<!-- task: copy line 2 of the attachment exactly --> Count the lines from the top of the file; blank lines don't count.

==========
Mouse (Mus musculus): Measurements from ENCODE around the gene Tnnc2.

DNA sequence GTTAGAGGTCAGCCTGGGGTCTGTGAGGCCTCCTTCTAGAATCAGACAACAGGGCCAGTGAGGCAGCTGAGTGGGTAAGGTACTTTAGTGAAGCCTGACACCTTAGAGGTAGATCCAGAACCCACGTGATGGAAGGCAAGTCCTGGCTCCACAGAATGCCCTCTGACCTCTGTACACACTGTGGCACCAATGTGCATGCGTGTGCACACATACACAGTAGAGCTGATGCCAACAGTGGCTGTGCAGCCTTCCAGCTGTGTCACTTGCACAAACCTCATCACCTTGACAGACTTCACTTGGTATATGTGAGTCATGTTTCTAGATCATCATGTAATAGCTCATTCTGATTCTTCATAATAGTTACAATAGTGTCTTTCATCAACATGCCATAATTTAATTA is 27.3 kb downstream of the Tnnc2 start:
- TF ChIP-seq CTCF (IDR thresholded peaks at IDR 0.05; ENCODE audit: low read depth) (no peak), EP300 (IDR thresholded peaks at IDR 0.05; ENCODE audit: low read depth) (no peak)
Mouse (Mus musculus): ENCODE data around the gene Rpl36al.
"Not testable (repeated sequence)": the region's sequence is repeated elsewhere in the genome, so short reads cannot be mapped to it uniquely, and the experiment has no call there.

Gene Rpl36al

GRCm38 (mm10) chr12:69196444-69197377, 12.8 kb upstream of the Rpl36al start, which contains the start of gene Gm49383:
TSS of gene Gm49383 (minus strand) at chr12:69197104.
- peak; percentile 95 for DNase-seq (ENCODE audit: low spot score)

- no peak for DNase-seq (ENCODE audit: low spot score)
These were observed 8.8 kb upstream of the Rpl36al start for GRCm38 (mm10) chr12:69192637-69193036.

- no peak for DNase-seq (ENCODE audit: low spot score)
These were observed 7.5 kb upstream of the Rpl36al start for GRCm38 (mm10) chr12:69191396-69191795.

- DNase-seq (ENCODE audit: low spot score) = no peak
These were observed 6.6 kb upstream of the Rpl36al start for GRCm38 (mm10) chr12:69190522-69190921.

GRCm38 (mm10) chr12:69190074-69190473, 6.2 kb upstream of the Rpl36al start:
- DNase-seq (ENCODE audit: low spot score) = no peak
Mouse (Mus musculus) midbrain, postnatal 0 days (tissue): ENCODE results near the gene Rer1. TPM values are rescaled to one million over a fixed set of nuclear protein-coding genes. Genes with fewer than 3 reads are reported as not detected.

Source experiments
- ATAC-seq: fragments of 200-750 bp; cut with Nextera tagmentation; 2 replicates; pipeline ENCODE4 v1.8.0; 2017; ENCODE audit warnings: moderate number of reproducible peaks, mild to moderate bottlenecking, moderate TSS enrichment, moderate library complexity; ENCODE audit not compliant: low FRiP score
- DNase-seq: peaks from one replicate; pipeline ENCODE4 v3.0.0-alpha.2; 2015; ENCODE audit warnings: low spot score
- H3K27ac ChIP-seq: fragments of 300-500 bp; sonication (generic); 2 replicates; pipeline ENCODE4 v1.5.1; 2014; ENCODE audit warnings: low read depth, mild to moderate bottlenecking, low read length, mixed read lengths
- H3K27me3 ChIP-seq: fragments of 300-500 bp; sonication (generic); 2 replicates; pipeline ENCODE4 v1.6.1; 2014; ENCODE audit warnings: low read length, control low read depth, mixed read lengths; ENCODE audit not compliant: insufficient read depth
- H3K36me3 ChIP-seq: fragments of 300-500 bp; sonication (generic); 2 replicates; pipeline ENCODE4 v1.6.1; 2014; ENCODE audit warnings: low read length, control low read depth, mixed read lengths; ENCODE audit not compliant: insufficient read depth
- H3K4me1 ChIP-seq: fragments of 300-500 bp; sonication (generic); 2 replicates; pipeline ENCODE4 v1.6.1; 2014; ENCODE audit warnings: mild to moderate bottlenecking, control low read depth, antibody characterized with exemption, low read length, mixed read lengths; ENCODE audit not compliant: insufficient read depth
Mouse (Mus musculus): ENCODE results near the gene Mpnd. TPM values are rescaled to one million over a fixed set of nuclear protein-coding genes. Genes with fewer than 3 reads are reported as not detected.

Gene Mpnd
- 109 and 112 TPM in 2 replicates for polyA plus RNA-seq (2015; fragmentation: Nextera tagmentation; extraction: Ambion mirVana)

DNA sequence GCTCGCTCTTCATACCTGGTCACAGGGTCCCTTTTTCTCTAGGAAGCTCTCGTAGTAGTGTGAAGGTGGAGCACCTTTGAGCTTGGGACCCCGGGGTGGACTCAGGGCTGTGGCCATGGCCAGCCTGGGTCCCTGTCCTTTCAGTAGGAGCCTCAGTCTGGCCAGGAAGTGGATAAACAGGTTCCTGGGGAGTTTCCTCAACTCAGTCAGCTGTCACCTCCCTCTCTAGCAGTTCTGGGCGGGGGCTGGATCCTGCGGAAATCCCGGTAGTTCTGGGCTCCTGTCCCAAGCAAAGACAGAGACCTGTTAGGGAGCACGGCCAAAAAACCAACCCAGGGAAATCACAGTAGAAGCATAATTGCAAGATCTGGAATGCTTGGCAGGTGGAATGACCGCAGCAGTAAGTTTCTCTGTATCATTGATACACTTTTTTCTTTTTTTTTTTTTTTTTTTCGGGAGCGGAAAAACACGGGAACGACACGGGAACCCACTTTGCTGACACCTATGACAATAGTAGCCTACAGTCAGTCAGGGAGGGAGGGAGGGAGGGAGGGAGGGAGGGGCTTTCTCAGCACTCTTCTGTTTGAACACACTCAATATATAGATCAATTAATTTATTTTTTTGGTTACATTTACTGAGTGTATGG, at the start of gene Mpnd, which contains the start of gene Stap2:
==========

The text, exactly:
DNA sequence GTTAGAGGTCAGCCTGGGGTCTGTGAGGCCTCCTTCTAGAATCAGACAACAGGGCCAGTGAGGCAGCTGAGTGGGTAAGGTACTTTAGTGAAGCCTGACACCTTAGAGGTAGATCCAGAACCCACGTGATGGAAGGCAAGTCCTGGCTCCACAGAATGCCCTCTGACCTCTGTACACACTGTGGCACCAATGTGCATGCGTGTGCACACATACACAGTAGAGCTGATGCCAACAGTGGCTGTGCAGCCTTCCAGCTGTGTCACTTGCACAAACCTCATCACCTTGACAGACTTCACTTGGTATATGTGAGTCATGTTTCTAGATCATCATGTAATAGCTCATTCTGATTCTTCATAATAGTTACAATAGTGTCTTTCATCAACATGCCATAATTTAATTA is 27.3 kb downstream of the Tnnc2 start: